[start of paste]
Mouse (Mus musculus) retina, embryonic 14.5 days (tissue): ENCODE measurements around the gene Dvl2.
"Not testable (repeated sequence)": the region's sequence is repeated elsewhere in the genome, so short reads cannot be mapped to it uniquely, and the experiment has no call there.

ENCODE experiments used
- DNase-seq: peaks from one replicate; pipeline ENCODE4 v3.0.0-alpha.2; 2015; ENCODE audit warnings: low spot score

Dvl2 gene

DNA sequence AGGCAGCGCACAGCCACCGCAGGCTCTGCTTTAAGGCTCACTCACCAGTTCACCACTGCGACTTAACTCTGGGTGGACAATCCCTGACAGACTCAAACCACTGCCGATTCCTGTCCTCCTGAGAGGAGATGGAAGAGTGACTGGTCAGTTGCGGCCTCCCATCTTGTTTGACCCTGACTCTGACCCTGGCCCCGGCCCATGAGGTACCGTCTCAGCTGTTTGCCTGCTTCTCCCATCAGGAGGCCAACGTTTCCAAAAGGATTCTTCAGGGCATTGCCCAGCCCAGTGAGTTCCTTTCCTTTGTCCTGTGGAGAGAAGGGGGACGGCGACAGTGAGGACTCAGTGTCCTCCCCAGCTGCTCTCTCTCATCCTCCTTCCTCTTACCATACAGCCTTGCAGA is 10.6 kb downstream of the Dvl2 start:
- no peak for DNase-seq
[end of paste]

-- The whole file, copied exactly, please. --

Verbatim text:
Mouse (Mus musculus) retina, embryonic 14.5 days (tissue): ENCODE measurements around the gene Dvl2.
"Not testable (repeated sequence)": the region's sequence is repeated elsewhere in the genome, so short reads cannot be mapped to it uniquely, and the experiment has no call there.

ENCODE experiments used
- DNase-seq: peaks from one replicate; pipeline ENCODE4 v3.0.0-alpha.2; 2015; ENCODE audit warnings: low spot score

Dvl2 gene

DNA sequence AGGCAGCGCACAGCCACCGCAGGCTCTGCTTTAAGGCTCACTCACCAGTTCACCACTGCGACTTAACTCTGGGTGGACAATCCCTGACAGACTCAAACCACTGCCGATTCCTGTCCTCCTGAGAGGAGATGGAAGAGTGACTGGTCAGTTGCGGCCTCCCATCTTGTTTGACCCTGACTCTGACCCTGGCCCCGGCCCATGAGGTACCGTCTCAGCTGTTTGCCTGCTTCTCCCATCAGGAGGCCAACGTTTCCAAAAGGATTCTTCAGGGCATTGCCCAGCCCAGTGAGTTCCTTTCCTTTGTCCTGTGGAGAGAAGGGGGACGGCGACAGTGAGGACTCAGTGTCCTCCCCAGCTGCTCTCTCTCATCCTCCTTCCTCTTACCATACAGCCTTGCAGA is 10.6 kb downstream of the Dvl2 start:
- no peak for DNase-seq